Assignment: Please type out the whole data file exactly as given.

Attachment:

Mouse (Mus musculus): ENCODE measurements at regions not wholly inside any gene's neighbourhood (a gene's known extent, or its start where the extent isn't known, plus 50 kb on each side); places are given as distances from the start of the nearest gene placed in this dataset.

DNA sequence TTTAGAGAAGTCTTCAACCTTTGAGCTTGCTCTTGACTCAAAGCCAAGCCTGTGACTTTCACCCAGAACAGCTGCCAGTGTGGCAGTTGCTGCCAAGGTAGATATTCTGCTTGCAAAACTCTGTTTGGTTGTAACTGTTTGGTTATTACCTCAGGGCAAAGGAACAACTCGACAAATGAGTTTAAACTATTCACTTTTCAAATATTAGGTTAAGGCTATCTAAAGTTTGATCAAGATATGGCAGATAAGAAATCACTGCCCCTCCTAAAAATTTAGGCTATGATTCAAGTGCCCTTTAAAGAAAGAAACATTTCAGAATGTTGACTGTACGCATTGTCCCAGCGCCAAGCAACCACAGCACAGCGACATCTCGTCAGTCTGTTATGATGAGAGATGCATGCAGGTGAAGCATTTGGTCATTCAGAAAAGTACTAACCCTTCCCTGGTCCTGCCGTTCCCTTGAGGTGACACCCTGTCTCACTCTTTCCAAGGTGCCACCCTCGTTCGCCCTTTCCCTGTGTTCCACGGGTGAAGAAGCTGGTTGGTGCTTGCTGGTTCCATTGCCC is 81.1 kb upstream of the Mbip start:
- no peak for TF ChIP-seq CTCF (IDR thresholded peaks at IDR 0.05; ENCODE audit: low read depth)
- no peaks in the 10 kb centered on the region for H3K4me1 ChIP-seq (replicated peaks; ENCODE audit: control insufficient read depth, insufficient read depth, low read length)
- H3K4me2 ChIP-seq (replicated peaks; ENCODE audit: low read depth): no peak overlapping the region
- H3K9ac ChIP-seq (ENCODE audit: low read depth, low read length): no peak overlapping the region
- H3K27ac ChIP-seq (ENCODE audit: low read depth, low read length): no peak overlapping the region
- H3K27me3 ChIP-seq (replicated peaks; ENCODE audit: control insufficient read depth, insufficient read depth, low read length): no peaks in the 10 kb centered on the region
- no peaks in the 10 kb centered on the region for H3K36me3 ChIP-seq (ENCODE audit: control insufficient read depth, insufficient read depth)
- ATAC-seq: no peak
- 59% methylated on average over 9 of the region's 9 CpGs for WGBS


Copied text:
Mouse (Mus musculus): ENCODE measurements at regions not wholly inside any gene's neighbourhood (a gene's known extent, or its start where the extent isn't known, plus 50 kb on each side); places are given as distances from the start of the nearest gene placed in this dataset.

DNA sequence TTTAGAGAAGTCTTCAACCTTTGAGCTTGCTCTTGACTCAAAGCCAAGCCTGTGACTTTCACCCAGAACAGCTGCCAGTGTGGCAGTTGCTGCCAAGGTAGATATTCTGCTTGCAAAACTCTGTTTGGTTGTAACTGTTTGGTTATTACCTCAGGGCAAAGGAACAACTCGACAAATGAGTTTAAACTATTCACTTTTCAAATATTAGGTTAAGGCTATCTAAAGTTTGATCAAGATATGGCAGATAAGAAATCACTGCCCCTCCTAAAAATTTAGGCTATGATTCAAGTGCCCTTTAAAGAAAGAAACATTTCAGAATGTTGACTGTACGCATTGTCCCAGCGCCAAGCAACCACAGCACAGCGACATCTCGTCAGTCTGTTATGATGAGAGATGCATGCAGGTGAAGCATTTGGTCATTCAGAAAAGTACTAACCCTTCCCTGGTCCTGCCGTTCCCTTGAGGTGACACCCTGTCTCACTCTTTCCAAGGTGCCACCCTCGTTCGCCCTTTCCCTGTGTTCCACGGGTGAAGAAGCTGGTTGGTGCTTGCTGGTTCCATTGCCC is 81.1 kb upstream of the Mbip start:
- no peak for TF ChIP-seq CTCF (IDR thresholded peaks at IDR 0.05; ENCODE audit: low read depth)
- no peaks in the 10 kb centered on the region for H3K4me1 ChIP-seq (replicated peaks; ENCODE audit: control insufficient read depth, insufficient read depth, low read length)
- H3K4me2 ChIP-seq (replicated peaks; ENCODE audit: low read depth): no peak overlapping the region
- H3K9ac ChIP-seq (ENCODE audit: low read depth, low read length): no peak overlapping the region
- H3K27ac ChIP-seq (ENCODE audit: low read depth, low read length): no peak overlapping the region
- H3K27me3 ChIP-seq (replicated peaks; ENCODE audit: control insufficient read depth, insufficient read depth, low read length): no peaks in the 10 kb centered on the region
- no peaks in the 10 kb centered on the region for H3K36me3 ChIP-seq (ENCODE audit: control insufficient read depth, insufficient read depth)
- ATAC-seq: no peak
- 59% methylated on average over 9 of the region's 9 CpGs for WGBS